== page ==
2. Good Day, Dr. Russell. Glad you are traveling and sharing your knowledge with more of us in many sites.

Very interesting answer. I still need to find a good Text Editor that works either online or in Windows. I will review your answer to learn and understand it more.

About, what could you have being doing at speeds between 5 and 18 mph, I think you were biking. [bicycle average speed] answer says that is possible.

1. That's an excellent guess! (And correct...)

3. Just a quick question, why did you start with day 0. Is that the normal procedure to do analysis or is just something that was only your choice?

Thanks

1. It's just a programmer's habit. Most arrays start with 0, and if you read the http://en.wikipedia.org/wiki/Zero-based_numbering article, you'll see that it argues (among other things) that zero-based indexing tends to reduce the number of off-by-one errors. But in truth, I think it's just convention...

2. Good Morning, Dr. Russell. Thanks for your comments and for the link. Zeroth is very interesting and that lead to other articles all of them helpful and with lots of connections. Before reading your comment, I was reading El secreto de la vida…otra vez there author talks about Jeremy England and thermodynamics and later the article you share talks again about thermodynamics. That is amazing, don't you think. Twice in same hour!

About the 3,000 mph spike. I re-read your file and saw the plot. Changes are very fast. Also show a pattern. Finally, data shows change in altitude in both positive and negative. At first, thought it was in an elevator [Speed elevators mph] they get 45 mph. Then [3000 mph devices]. Finally, maybe it is some kind of Roller Coaster or something else like that.

3. Hello Dr. Russell. If possible can you share with us how you pulled out all of the timestamp, long, lat, and altitude data with textwrangler? I mean in general way. Did you converted it in different columns to delete unwanted data?

Thanks.

4. I'll post this as a One-Minute Morceau. With luck, later today.

5. Thank you, Dr. Russell. I enjoyed and learned with the video.

One more tool and one more lesson for the Search Challenge.

6. I did it exactly as you. And finally make it work!

I used NoteTab Light. To delete \n, needed other symbol as you mentioned in the video. First time didn't work because I forgot to add the (,). After that, everything worked great. Also tried with some apps from Chrome Store that can be useful too.

Thanks, again, Dr. Russell.

A tip for those who don't know it. When you subscribe to Dr. Russell YouTube Channel or any other channel, we have the option to receive an email when a new video is uploaded. This is great to never lost a video.

4. This is the not very pretty map I managed to do using Google My Maps: https://www.google.com/maps/d/edit?mid=zyFpL3FhwlpE.kpatRnQZicZk.

My Maps doesn't have a "Bicycling" option but if you open a map of the same place on Google Maps, you can see that the cyclist used mainly but not exclusively bicycle lanes.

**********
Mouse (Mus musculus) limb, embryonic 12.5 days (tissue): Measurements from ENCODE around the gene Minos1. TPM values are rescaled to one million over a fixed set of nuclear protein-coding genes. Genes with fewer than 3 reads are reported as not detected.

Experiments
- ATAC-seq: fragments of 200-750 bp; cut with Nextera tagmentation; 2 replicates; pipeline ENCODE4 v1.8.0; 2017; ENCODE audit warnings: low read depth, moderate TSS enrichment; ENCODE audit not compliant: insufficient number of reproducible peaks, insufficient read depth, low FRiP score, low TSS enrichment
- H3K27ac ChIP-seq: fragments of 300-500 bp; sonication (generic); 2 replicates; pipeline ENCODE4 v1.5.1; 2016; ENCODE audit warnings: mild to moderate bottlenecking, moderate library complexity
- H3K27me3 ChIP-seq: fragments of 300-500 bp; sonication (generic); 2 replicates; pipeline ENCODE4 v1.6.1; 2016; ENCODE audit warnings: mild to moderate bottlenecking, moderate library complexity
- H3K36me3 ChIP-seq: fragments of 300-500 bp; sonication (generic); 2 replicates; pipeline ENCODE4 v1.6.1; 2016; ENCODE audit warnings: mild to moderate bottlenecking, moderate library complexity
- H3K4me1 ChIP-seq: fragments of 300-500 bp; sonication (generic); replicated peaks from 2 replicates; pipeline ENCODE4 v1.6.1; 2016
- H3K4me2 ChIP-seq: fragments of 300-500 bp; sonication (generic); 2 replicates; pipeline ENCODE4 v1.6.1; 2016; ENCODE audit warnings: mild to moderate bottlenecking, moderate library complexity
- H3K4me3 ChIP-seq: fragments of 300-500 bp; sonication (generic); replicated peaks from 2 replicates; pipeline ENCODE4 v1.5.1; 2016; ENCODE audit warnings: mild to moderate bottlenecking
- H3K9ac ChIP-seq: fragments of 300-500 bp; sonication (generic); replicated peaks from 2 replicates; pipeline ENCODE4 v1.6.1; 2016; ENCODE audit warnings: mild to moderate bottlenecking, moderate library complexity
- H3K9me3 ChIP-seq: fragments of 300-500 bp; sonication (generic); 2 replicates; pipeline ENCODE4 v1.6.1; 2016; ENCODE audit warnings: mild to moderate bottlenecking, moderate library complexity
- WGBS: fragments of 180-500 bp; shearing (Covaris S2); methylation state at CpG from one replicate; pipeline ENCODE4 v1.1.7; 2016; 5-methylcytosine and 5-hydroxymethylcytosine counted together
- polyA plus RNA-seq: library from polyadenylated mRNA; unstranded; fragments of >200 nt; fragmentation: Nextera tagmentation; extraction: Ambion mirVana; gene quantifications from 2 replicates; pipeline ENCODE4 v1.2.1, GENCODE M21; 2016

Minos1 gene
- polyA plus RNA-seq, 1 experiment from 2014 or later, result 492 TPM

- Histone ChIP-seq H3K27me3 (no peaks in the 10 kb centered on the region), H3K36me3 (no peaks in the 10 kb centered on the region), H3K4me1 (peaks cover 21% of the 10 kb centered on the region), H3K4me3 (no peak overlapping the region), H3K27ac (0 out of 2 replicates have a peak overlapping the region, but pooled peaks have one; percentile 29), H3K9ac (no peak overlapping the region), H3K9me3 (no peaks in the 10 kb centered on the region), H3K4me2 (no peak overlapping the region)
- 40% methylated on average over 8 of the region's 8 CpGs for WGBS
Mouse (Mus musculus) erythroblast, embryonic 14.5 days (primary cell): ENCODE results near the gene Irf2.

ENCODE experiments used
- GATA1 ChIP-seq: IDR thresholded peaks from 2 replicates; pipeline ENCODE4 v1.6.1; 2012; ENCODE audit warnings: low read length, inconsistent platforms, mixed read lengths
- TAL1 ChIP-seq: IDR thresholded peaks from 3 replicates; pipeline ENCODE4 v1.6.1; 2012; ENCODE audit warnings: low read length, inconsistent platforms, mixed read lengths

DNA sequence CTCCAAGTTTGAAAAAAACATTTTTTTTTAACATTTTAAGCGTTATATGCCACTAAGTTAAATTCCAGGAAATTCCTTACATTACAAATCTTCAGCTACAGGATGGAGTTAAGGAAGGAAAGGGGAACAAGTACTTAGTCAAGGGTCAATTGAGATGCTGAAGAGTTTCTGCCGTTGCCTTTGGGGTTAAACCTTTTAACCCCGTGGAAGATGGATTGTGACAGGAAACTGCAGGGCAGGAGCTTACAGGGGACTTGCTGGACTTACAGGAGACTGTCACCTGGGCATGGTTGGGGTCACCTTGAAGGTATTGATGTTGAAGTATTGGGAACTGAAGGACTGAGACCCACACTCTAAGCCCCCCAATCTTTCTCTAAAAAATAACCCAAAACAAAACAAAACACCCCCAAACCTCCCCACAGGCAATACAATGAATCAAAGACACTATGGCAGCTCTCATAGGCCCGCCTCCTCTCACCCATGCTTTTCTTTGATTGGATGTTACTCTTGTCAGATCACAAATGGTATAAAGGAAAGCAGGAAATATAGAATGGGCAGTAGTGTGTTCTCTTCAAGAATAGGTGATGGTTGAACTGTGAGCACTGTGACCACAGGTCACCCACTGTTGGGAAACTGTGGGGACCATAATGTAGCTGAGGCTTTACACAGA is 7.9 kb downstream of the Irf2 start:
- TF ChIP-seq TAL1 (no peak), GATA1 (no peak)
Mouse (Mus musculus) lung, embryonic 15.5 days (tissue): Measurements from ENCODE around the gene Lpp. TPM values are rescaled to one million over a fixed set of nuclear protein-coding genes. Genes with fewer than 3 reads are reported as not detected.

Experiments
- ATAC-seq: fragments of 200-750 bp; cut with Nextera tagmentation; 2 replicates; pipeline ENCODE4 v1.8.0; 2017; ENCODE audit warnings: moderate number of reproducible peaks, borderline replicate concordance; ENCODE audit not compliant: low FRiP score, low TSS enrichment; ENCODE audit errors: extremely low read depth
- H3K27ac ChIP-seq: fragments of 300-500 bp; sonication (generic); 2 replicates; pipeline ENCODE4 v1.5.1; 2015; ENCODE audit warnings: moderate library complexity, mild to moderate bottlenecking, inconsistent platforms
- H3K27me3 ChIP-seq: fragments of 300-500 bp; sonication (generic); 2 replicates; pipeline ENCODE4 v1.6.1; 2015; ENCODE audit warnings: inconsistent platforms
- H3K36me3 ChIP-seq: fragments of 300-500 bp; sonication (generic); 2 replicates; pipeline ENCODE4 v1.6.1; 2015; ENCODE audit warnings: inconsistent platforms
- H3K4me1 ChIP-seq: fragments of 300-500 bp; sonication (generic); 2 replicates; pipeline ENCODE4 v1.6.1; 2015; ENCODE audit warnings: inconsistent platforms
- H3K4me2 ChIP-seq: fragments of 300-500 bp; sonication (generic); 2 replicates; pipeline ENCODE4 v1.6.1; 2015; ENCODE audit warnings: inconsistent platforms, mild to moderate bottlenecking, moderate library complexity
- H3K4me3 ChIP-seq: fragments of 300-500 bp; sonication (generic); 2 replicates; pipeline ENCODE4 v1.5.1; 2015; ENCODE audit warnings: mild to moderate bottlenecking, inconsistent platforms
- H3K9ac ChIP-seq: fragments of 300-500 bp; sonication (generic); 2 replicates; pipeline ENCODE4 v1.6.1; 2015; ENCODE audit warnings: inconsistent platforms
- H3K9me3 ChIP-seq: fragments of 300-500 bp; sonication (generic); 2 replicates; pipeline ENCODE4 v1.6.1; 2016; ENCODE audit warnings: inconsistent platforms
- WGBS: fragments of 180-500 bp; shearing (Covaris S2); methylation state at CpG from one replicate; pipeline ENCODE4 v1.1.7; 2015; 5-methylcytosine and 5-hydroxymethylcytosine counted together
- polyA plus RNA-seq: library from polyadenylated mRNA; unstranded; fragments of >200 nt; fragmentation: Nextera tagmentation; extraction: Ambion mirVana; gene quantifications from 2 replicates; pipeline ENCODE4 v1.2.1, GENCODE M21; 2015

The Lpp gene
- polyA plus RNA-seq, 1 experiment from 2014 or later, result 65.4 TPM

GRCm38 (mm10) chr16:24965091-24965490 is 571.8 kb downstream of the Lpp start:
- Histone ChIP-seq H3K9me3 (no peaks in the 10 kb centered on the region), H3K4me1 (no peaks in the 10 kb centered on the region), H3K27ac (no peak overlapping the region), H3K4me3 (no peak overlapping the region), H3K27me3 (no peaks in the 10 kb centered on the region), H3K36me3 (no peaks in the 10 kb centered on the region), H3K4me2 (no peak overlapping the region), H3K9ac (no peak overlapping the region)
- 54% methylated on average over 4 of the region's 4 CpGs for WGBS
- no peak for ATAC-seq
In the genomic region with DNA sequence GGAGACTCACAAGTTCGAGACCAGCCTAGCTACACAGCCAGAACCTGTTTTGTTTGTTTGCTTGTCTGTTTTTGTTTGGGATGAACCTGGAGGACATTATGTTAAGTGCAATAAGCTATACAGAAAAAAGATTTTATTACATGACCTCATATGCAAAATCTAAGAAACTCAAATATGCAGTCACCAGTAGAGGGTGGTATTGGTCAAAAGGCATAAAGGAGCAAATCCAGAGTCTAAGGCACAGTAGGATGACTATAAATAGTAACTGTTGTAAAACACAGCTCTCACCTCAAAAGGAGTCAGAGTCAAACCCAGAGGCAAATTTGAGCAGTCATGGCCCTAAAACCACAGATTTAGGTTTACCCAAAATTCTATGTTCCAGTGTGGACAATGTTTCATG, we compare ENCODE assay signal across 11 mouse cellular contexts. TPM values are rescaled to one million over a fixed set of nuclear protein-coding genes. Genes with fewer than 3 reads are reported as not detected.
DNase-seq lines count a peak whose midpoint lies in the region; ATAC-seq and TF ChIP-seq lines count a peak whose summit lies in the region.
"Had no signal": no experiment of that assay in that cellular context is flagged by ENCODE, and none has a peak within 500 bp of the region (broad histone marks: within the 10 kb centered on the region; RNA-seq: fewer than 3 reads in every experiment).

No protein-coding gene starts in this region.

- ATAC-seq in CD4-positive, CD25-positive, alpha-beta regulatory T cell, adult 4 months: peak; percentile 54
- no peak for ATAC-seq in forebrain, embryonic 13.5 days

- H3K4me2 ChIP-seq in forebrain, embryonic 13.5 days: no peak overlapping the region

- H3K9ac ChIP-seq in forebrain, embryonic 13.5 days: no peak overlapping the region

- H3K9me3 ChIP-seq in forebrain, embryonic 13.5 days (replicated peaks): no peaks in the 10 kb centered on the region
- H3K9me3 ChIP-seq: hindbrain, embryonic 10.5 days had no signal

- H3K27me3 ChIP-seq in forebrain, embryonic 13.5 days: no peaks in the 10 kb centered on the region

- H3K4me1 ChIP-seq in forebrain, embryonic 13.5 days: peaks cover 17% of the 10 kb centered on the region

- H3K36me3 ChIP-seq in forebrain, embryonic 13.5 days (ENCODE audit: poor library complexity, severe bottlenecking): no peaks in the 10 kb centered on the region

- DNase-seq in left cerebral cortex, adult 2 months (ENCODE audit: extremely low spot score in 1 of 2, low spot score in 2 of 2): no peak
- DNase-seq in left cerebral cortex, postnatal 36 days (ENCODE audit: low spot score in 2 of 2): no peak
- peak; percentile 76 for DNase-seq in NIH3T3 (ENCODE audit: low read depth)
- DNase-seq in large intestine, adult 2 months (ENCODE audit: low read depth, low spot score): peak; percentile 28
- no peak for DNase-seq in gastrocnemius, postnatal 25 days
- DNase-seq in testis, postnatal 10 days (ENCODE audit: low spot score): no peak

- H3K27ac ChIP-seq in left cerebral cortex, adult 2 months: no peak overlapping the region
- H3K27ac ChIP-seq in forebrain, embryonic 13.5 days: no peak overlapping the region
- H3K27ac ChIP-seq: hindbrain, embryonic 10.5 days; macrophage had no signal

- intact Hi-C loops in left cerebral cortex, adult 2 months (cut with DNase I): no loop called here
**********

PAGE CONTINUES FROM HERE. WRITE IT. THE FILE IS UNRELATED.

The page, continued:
Maybe I could do better on Strava but I couldn't find a simple and fast way of converting .csv or .xlsx data to any of their formats (.tcx, .fit or .gpx).

5. Immediately after sending my previous comment, I decided to search [ cycling map imported from csv | xls file ]. Among the results on the first page, there was Veloroutes. Using it to upload my .csv file was pretty straightforward but then it gets stucked on "Loading elevation…" and I can't save it. I can, however, export it even while it is "loading elevation". I exported it to .kml. I'm adding this .kml as a second layer for the map on My Maps I had done.

But it's much nicer to open that .kml on Google Earth and then both clicking on the "Play Tour" button and right-click on the path title to "Show elevation". The path is not accurate because there are fewer points than needed to follow the roads smoothly. Consequently, the elevation profile is not accurate either, showing in particular a hill at mid-path that was most likely circled around following the road. Anyway, it's always possible to make an educated guess on where was the real track used.

Note: my .csv file was created from the original challenge's kml, extracting only the relevant information.

1. This is beautifully done. Thanks! (You're right -- the "play tour" button is a great way to see this data.)

6. I wanted to share what I've done so far. Later I hope to try Plot.ly but in the meantime I have been able to use a text editor to get the data. That was no small task for me. After many trials and errors I got the data into Google Sheets and create a chart. It looks very similar to Dr. Dan's. I learned a lot by experimenting with the text editor (I chose Notepad++ since I now have Windows 8.1). I learned to make sure your data is clean as we've been told. Record what steps you've taken in case you need to redo some steps. It would be nice to learn more especially for someone like me who has never worked with a text editor before.